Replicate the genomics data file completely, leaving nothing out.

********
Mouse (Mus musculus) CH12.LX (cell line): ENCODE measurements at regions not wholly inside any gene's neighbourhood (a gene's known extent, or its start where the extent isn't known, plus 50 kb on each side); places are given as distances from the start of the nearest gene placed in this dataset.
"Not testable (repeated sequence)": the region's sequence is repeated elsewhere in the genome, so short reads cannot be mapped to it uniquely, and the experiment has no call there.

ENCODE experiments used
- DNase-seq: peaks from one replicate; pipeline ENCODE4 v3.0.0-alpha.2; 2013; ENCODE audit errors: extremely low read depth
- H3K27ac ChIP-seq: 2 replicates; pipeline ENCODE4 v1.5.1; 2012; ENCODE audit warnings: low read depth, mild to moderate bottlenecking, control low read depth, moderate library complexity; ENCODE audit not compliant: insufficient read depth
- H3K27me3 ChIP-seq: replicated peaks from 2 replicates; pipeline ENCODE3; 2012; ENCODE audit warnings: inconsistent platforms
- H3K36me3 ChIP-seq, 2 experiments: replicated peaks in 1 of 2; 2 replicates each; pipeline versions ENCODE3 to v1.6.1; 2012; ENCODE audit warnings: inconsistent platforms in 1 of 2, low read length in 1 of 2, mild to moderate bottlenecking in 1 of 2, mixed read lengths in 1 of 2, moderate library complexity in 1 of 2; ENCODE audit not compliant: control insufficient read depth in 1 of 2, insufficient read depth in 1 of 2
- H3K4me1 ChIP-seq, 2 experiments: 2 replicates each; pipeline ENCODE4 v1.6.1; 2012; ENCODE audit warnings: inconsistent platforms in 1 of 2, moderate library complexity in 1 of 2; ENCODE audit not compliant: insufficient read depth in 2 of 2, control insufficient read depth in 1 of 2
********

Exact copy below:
Mouse (Mus musculus) CH12.LX (cell line): ENCODE measurements at regions not wholly inside any gene's neighbourhood (a gene's known extent, or its start where the extent isn't known, plus 50 kb on each side); places are given as distances from the start of the nearest gene placed in this dataset.
"Not testable (repeated sequence)": the region's sequence is repeated elsewhere in the genome, so short reads cannot be mapped to it uniquely, and the experiment has no call there.

ENCODE experiments used
- DNase-seq: peaks from one replicate; pipeline ENCODE4 v3.0.0-alpha.2; 2013; ENCODE audit errors: extremely low read depth
- H3K27ac ChIP-seq: 2 replicates; pipeline ENCODE4 v1.5.1; 2012; ENCODE audit warnings: low read depth, mild to moderate bottlenecking, control low read depth, moderate library complexity; ENCODE audit not compliant: insufficient read depth
- H3K27me3 ChIP-seq: replicated peaks from 2 replicates; pipeline ENCODE3; 2012; ENCODE audit warnings: inconsistent platforms
- H3K36me3 ChIP-seq, 2 experiments: replicated peaks in 1 of 2; 2 replicates each; pipeline versions ENCODE3 to v1.6.1; 2012; ENCODE audit warnings: inconsistent platforms in 1 of 2, low read length in 1 of 2, mild to moderate bottlenecking in 1 of 2, mixed read lengths in 1 of 2, moderate library complexity in 1 of 2; ENCODE audit not compliant: control insufficient read depth in 1 of 2, insufficient read depth in 1 of 2
- H3K4me1 ChIP-seq, 2 experiments: 2 replicates each; pipeline ENCODE4 v1.6.1; 2012; ENCODE audit warnings: inconsistent platforms in 1 of 2, moderate library complexity in 1 of 2; ENCODE audit not compliant: insufficient read depth in 2 of 2, control insufficient read depth in 1 of 2